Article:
Most software markets evolve over a twenty or thirty-year period. Consider the enterprise resource planning (ERP) market: the first ERP vendors were founded in the early 1970s, but rapid growth and innovation continued until about the year 2000. The EHR market, however, will mature in the next five years. This is because healthcare providers are buying EHR systems sooner than they otherwise would, to make the most of massive federal subsidies and avoid penalties. Consequently, EHR vendors are in a mad rush to gain market share.

Those that win will own a massive customer base paying recurring support fees. Those that lose will become irrelevant from a market share standpoint and will be ingested into a larger vendor (if they’re lucky; some will just go broke). As a result, EHR vendors are increasing their R&D budgets to develop new features and meet meaningful use criteria. Their marketing colleagues are spending heavily on demand generation and brand building. These vendors have no choice but to win today’s market share battle.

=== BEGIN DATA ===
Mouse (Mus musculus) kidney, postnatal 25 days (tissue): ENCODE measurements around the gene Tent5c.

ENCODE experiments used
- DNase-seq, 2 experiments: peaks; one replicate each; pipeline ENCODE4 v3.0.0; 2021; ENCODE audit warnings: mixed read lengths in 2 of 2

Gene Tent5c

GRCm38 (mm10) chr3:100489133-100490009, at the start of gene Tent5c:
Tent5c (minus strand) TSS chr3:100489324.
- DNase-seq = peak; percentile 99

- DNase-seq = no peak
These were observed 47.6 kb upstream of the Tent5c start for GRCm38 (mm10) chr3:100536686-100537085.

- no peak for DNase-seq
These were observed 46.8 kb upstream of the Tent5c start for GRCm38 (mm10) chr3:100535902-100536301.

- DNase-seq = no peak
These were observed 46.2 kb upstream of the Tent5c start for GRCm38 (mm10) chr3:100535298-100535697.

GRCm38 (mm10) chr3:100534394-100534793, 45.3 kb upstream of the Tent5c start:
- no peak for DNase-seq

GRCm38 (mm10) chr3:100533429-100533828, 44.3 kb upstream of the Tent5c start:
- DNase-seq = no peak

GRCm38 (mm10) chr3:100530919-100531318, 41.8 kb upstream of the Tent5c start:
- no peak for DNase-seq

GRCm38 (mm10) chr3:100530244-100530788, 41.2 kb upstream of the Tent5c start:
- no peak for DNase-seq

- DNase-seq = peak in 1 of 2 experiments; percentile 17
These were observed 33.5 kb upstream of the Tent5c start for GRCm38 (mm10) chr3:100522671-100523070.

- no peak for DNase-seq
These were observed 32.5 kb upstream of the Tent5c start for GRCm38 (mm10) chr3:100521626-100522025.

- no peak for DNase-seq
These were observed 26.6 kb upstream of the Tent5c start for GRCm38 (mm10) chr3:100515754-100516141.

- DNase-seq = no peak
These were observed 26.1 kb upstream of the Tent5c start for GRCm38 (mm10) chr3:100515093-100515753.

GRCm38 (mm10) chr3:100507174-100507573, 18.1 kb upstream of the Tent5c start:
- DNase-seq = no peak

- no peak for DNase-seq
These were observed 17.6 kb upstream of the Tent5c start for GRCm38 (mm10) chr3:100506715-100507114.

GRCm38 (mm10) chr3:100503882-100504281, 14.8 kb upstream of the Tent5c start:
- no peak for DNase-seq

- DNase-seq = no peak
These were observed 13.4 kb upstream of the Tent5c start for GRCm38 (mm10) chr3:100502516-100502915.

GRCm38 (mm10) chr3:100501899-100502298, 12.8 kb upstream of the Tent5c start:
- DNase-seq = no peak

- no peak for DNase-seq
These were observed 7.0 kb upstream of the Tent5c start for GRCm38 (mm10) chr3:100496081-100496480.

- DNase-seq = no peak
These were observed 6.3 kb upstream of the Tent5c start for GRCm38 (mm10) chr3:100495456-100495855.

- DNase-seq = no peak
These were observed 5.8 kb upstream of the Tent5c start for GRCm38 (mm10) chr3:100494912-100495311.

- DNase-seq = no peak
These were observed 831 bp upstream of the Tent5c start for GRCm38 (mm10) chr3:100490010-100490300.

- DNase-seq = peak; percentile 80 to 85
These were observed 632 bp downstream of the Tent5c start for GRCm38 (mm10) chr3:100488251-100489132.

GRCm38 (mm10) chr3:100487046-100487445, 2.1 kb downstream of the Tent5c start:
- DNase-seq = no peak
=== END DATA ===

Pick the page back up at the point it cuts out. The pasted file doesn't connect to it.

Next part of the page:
But Medical Providers Are Gun Shy

Almost a year and a half passed between when the American Recovery & Reinvestment Act (ARRA) was signed in 2009, and the final definitions of “Meaningful Use” and “Certified EHR” were issued in July 2010. Certainly that process was no small task, but during that time, most providers took a wait-and-see approach to EHR adoption. There have been tens, maybe hundreds, of thousands of practices out kicking tires, but fewer than expected are writing checks to buy an EHR system. Furthermore, a disproportionate share of these deals – I’m estimating >60% – are going to the top ten market leaders, which is typical of enterprise software markets.